So the year is winding down. The air is getting cooler. It’s 38 degrees in Helena, MT. It’s down to 85 here as I write this. (Sorry ‘bout that Helena.) Last year on Thanksgiving I wore a long sleeve shirt and jeans. Keys winter attire.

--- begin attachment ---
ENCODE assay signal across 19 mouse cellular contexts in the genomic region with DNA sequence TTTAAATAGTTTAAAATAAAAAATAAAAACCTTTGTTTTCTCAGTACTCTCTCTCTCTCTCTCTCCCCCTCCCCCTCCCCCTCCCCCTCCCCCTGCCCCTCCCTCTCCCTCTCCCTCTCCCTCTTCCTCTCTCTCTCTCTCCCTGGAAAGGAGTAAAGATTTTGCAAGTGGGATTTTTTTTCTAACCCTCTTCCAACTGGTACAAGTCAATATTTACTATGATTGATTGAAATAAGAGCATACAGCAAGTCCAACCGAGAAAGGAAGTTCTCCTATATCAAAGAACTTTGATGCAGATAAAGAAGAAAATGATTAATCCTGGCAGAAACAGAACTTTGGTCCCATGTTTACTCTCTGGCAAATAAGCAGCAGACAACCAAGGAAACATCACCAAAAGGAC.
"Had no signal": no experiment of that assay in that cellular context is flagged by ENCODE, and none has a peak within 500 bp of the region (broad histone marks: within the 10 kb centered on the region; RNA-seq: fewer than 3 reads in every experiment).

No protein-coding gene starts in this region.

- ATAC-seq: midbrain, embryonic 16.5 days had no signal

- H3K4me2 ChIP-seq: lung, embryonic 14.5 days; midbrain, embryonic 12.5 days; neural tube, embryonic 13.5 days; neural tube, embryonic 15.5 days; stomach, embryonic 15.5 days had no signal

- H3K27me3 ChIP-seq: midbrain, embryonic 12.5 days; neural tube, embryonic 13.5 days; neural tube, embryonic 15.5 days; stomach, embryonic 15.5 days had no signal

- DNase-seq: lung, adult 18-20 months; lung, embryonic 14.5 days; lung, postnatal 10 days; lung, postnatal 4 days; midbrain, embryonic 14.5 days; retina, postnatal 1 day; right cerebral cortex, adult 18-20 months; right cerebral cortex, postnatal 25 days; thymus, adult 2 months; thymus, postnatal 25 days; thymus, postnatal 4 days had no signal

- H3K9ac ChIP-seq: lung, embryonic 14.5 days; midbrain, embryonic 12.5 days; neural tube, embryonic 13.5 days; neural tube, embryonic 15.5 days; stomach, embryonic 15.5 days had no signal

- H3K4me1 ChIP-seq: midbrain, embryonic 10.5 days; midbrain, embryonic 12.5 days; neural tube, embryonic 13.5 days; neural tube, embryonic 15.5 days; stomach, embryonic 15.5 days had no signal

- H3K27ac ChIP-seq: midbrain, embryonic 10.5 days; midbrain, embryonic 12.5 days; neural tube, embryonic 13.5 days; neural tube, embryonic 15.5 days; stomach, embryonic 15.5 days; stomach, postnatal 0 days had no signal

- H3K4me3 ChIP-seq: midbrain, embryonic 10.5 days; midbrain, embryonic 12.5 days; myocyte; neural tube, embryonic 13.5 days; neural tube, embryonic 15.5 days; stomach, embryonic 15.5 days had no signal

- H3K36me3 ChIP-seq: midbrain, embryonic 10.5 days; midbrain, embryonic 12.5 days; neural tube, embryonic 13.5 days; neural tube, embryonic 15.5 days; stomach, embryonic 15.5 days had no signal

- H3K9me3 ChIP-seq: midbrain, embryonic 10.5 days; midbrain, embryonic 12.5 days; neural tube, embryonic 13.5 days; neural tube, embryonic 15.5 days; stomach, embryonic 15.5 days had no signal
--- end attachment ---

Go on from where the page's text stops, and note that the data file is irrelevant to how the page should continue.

We’re about two weeks away from another Thanksgiving. It’s a holiday defined by its name. It goes back a long way. Growing up, we were all told about the “first Thanksgiving” in Plymouth in 1621. I’m pretty sure it didn’t go the way they taught it when I was in grade school, but it’s a nice idea. Settlers inviting their new neighbors over for a big dinner to celebrate a harvest that would keep them from starving during the coming winter. It kinda caught on but didn’t really go mainstream until 1789, when President George Washington declared November 26th a national day of thanksgiving and prayer. The Bill of Rights wouldn’t be ratified for another two years so there was no protesting about the separation of church and state. And most people still prayed back then anyway so it’s likely they wouldn’t have cared.